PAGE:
Choice, privacy and a sense of identity are just some of the things that older people living in residential care need to maintain a good quality of life, according to research in the May issue of the Journal of Advanced Nursing.
Researchers from the National University of Ireland (NUI), Galway, spoke to 101 older people living in 12 long-stay care homes, including small and large facilities, well-established and recently built homes and those provided by the public, private and voluntary sectors. They found that four key themes had an impact on the subjects' quality of life: the ethos of care provided by the home, the residents' sense of self and identity, how connected they felt and the activities and therapies they got involved in.
"It was clear from our research that practitioners and policy makers need to take all these factors into account if they are to provide older people with the sort of residential care that enhances their quality of life," says lead author Dr Adeline Cooney, from the School of Nursing and Midwifery at the University.
"We also found that residents tended to be happier if they had been involved in the decision to move into residential care, as they were more likely to make the best of it, getting involved in activities and making friends. People who were not involved in the decision tended to withdraw into themselves and were more likely to be lonely, unhappy and keen to return home."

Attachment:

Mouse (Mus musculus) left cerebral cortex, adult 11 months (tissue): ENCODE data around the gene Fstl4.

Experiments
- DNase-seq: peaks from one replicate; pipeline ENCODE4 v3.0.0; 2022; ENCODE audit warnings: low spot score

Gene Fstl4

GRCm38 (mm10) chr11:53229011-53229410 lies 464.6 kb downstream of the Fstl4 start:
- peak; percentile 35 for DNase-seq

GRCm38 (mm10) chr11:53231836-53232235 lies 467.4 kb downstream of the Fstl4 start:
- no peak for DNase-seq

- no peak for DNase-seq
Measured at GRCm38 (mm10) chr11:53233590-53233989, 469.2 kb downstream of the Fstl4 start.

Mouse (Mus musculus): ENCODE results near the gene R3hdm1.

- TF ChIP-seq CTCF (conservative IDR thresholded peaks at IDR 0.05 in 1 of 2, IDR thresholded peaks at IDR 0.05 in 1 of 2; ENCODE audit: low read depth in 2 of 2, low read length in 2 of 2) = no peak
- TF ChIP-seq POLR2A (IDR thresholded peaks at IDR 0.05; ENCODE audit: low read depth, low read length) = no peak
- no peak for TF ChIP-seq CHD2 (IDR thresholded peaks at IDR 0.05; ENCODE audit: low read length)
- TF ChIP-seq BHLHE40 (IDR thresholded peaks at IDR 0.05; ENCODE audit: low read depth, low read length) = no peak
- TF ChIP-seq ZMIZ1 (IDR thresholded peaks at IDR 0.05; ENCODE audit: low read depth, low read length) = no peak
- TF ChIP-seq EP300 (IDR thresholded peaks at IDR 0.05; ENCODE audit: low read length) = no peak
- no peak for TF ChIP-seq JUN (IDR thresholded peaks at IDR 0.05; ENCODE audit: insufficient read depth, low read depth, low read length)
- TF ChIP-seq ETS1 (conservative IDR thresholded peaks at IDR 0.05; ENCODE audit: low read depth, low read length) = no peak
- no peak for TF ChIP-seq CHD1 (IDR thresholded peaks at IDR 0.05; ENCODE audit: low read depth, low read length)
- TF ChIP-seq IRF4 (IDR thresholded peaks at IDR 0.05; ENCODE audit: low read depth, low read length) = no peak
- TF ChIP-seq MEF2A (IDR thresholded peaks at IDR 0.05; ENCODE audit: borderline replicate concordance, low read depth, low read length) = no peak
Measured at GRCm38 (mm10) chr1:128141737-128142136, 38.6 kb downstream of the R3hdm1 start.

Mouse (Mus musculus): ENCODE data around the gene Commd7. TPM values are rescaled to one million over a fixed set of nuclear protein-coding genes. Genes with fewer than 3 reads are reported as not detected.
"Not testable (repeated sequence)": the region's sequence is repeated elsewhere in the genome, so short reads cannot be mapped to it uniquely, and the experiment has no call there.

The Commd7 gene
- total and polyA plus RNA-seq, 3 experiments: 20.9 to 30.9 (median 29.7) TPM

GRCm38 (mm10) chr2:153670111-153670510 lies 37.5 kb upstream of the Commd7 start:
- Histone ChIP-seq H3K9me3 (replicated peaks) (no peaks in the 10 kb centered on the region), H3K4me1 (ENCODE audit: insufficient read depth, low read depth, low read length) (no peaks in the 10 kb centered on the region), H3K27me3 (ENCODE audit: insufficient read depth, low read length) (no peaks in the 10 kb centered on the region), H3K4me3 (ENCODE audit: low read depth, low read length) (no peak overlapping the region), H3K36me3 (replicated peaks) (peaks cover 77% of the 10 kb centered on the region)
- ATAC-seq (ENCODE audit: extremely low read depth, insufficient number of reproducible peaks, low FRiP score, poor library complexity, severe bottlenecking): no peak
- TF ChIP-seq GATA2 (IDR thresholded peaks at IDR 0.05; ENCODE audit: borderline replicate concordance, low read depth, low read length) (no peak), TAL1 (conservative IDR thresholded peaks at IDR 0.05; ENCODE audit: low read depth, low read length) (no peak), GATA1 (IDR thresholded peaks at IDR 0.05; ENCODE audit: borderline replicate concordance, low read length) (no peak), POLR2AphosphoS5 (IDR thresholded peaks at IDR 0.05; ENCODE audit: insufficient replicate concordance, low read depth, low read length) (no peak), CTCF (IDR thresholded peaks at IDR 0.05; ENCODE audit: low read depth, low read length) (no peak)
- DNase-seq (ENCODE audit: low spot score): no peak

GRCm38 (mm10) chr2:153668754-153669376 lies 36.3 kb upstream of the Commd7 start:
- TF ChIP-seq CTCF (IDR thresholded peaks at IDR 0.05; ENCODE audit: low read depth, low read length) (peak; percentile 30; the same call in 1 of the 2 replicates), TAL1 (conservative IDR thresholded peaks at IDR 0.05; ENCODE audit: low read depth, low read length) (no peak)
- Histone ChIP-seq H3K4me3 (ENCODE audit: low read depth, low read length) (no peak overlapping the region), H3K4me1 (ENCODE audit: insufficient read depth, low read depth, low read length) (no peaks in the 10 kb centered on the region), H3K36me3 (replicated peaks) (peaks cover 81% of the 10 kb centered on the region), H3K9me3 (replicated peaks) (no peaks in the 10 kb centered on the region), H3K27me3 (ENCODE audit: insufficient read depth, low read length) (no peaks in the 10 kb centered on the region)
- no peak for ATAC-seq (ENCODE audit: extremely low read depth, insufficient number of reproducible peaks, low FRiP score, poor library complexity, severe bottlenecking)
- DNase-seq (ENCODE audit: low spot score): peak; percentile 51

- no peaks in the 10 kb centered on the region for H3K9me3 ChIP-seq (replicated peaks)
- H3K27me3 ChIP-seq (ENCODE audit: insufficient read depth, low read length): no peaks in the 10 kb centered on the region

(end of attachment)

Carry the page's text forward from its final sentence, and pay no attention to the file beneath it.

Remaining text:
Two-thirds of the residents who took part in the study were male. All were 65 or over and the majority of residents (45 per cent) fell into the 75-84 age group and had been in residential care for two to four years (37 per cent).
Key findings include:
"This study highlights the importance of providing a holistic, person-centred approach that goes beyond satisfying the technical and procedural aspects of care," concludes Dr Cooney. "Care staff should regard the quality of life of residents as an integral part of their role and residents and their families should have significant input into how services are structured and delivered. Although this study was carried out in Ireland, the basic principles of how the quality of life of older people in residential care can be enhanced are universal."
The study, which was funded by the National Council for Ageing and Older People, was led by Professor Kathy Murphy from the School of Nursing and Midwifery and Professor Eamon O'Shea from the Irish Centre for Social Gerontology, both at NUI Galway.
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